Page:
Food and Behaviour Research

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Effects of vitamin D supplementation in infancy on growth, bone parameters, body composition and gross motor development at age 3-6 years: follow-up of a randomized controlled trial

Trilok-Kumar G, Kaur M, Rehman AM, Arora H, Rajput MM, Chugh R, Kurpad A, Sachdev HS, Filteau S2 (2015)  Int J Epidemiol. 44(3): 894-905. doi: 10.1093/ije/dyv116. Epub 2015 Jun 30. 

Web URL: View this and related abstracts via PubMed here


BACKGROUND: The long-term effects of infant vitamin D supplementation and status are unclear since there have been few controlled intervention trials and these have been small and contradictory. The Delhi Infant Vitamin D Supplementation (DIVIDS) trial found that supplementation of low-birthweight term infants with one recommended dietary allowance of vitamin D from 1 week to 6 months of age resulted in increased length and weight at 6 months. In the DIVIDS-2 study we followed up the DIVIDS children, now aged 3-6 years, to determine longer-term effects.

METHODS: DIVIDS children, 446 from the vitamin D arm and 466 from the placebo arm, attended the follow-up visit. Data collection included anthropometry, blood pressure, bone structure and strength by quantitative ultrasound (QUS), gross motor tests, deuterium dilution test of body composition on a subset (n = 229) and blood samples for measurement of vitamin D status.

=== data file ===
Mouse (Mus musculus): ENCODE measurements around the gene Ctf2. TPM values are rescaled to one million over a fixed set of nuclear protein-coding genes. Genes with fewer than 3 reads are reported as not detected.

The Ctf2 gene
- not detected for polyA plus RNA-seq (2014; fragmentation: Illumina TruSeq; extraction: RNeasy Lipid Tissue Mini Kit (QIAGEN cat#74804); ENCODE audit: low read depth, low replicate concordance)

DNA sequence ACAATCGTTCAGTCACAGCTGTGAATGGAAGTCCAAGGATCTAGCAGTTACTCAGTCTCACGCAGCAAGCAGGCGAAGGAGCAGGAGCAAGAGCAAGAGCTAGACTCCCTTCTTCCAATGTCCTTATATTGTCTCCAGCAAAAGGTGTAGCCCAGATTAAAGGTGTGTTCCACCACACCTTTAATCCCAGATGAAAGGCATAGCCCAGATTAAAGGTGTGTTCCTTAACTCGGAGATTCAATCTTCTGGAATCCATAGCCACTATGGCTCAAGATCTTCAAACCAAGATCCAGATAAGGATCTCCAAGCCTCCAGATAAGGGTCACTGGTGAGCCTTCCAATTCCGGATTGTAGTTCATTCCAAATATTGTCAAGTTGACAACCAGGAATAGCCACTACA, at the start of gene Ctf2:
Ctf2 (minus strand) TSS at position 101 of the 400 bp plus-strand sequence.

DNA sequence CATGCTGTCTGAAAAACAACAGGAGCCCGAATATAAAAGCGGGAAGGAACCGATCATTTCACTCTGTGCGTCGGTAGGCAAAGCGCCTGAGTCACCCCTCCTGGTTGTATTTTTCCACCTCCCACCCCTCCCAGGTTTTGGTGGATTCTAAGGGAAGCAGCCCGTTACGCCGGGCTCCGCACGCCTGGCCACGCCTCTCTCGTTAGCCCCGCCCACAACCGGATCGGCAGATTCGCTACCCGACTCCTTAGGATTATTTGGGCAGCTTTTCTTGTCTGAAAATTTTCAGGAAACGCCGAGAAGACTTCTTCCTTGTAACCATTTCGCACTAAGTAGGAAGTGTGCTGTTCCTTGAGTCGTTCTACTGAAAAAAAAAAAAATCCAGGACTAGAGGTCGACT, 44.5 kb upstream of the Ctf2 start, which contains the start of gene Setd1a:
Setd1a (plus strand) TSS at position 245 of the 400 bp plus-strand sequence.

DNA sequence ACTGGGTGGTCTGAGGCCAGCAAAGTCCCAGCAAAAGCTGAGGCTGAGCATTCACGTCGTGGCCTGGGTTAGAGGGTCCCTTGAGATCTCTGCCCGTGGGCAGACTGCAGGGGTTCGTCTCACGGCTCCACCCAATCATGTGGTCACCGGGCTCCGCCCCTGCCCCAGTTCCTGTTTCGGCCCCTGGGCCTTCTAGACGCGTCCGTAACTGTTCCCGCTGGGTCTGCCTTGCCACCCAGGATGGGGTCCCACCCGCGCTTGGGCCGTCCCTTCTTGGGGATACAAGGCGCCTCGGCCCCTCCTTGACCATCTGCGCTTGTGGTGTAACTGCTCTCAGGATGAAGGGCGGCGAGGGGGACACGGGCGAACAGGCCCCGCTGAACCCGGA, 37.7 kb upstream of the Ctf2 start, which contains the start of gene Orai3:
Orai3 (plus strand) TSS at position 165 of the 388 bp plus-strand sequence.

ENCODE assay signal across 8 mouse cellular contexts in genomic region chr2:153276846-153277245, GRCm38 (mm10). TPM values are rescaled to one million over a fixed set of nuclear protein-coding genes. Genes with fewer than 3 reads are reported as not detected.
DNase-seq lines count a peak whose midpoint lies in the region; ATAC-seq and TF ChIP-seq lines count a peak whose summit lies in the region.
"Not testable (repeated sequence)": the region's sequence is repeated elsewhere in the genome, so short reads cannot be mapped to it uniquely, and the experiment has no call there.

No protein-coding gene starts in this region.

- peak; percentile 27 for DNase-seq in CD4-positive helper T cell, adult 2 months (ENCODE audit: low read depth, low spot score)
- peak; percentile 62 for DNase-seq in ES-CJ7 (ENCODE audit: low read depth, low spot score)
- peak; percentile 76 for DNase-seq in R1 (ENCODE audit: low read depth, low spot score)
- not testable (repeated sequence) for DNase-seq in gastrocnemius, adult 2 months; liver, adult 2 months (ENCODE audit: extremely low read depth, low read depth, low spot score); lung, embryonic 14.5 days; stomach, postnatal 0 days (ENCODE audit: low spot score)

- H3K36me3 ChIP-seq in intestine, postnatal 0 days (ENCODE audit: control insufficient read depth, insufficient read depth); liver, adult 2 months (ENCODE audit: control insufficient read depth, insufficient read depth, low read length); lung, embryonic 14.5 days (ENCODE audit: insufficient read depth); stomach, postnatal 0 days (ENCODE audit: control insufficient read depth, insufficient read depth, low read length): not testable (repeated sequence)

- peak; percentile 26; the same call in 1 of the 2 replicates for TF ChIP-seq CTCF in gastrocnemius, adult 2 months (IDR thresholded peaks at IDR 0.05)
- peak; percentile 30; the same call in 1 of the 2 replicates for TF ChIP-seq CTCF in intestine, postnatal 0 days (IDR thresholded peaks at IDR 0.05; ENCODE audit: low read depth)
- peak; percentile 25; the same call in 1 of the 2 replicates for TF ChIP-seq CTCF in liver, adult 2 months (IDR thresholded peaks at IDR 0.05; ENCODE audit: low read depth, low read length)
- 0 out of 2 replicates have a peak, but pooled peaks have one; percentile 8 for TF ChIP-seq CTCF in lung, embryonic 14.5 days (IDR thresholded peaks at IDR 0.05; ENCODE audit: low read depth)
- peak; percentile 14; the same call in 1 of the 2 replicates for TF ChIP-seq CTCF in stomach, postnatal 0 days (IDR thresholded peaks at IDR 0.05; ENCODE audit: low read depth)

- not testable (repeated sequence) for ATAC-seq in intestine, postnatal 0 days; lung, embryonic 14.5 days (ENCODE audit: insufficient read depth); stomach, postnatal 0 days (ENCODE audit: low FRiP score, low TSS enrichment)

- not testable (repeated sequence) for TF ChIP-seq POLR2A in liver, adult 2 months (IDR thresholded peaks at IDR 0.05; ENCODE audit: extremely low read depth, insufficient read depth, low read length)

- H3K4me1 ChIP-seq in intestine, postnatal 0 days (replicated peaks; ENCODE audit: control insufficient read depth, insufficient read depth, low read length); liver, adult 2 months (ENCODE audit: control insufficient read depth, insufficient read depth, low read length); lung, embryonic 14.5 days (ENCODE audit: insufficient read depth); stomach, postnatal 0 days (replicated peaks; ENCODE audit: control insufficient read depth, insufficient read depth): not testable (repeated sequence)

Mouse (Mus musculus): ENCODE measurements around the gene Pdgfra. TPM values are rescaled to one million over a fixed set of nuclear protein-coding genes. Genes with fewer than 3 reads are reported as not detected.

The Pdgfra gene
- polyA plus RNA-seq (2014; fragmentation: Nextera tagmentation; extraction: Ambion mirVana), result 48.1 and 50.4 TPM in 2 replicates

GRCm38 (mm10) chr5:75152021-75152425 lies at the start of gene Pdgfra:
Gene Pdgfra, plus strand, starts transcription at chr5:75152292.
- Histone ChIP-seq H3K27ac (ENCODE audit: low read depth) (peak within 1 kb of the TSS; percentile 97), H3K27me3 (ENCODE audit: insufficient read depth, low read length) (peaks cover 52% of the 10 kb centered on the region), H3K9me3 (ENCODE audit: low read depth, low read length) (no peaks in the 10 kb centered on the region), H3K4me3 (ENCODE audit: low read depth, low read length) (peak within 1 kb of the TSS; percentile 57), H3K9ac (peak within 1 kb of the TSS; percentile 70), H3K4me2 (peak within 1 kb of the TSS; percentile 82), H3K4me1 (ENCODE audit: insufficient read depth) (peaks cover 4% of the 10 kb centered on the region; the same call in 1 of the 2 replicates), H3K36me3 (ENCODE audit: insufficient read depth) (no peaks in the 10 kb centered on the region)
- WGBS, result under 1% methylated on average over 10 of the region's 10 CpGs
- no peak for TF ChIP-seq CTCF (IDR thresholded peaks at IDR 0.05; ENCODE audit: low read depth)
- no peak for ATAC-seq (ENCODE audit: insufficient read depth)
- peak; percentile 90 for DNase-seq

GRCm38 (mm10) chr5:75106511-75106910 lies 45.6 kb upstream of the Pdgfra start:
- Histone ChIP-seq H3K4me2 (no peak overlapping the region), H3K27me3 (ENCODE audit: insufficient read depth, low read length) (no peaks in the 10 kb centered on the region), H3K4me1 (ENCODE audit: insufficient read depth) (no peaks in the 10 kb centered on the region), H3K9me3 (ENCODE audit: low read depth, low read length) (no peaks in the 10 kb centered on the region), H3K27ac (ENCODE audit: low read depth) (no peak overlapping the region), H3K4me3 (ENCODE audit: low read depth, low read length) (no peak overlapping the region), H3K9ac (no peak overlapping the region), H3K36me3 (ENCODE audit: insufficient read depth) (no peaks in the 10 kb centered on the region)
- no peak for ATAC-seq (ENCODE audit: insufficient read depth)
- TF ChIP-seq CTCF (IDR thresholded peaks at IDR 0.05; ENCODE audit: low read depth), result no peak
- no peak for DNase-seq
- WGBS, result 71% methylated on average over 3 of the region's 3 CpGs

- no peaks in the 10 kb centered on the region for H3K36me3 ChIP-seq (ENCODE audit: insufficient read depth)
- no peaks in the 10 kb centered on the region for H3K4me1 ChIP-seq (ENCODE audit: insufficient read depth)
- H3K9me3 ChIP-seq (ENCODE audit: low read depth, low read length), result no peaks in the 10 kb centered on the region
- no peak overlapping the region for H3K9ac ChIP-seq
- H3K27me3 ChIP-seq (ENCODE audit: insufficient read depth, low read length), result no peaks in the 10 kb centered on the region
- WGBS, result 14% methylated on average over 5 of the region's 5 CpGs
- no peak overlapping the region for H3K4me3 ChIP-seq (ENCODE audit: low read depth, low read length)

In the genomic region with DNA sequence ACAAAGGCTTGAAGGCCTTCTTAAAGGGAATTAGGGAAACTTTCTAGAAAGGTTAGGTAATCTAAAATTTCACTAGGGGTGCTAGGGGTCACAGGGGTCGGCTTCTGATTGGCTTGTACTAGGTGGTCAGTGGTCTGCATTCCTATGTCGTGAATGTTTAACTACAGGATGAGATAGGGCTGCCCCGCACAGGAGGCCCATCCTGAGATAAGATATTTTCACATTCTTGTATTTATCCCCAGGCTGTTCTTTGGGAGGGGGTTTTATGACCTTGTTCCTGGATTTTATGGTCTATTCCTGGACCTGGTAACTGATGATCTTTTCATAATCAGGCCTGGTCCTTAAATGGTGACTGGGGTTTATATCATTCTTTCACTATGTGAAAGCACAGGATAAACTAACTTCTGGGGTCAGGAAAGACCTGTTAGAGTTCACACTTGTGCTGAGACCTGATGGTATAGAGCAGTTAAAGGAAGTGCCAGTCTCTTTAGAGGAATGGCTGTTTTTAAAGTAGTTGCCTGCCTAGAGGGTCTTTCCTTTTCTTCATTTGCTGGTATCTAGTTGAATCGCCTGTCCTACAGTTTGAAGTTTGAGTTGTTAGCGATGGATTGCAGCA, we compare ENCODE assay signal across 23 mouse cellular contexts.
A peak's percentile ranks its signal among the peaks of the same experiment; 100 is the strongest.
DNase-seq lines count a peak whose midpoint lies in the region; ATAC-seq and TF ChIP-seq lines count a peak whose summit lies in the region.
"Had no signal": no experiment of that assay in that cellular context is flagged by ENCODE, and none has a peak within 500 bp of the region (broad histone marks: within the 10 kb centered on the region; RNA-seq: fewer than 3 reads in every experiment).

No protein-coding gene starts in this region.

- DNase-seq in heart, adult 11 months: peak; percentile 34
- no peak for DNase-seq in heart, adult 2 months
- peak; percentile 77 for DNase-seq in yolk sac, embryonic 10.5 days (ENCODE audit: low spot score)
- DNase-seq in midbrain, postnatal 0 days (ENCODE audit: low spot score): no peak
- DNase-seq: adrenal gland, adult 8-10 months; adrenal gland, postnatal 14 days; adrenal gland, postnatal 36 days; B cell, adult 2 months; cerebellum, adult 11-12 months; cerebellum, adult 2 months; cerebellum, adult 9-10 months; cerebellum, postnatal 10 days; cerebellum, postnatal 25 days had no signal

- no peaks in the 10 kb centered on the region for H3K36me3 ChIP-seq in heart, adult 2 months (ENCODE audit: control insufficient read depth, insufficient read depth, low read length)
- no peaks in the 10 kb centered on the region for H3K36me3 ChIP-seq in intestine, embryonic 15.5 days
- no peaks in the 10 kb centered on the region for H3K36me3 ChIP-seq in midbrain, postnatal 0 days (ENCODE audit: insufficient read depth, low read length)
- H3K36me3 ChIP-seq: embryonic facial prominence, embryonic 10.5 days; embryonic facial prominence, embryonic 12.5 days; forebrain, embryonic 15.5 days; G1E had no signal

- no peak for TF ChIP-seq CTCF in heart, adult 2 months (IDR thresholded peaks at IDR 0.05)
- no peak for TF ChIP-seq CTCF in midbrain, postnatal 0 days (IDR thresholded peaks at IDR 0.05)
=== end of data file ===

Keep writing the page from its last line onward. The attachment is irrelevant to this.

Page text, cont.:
RESULTS: Body mass index Z scores (BMIZ) were lower (adjusted P = 0.003)in the vitamin D Group [-1.18 (SD 0.92)] when compared with the placebo [-1.02 (SD 0.91)] group as a result of slightly lower weight and slightly greater height. The vitamin D group also had lower thigh circumference and arm muscle area and borderline lower mid-upper arm circumference. There were no group differences in body fat percentage, bone QUS or blood pressure and few differences in motor development measures.

CONCLUSIONS: Vitamin D supplementation of low-birthweight infants in infancy resulted in children being thinner at age 3-6 years but in no differences in functional outcomes.

© The Author 2015; all rights reserved. Published by Oxford University Press on behalf of the International Epidemiological Association.